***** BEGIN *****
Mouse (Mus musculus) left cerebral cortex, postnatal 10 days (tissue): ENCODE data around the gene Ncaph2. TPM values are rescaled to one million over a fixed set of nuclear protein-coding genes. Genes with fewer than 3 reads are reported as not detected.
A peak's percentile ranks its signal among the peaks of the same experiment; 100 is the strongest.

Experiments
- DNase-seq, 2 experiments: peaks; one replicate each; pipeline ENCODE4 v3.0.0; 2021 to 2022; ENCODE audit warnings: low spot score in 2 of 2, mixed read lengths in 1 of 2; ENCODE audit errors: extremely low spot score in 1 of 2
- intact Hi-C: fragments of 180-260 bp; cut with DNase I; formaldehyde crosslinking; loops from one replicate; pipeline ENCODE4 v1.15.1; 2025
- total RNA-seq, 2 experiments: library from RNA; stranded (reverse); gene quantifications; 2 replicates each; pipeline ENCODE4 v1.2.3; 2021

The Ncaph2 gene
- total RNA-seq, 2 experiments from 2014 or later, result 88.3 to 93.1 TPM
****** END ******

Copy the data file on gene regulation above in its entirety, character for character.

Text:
Mouse (Mus musculus) left cerebral cortex, postnatal 10 days (tissue): ENCODE data around the gene Ncaph2. TPM values are rescaled to one million over a fixed set of nuclear protein-coding genes. Genes with fewer than 3 reads are reported as not detected.
A peak's percentile ranks its signal among the peaks of the same experiment; 100 is the strongest.

Experiments
- DNase-seq, 2 experiments: peaks; one replicate each; pipeline ENCODE4 v3.0.0; 2021 to 2022; ENCODE audit warnings: low spot score in 2 of 2, mixed read lengths in 1 of 2; ENCODE audit errors: extremely low spot score in 1 of 2
- intact Hi-C: fragments of 180-260 bp; cut with DNase I; formaldehyde crosslinking; loops from one replicate; pipeline ENCODE4 v1.15.1; 2025
- total RNA-seq, 2 experiments: library from RNA; stranded (reverse); gene quantifications; 2 replicates each; pipeline ENCODE4 v1.2.3; 2021

The Ncaph2 gene
- total RNA-seq, 2 experiments from 2014 or later, result 88.3 to 93.1 TPM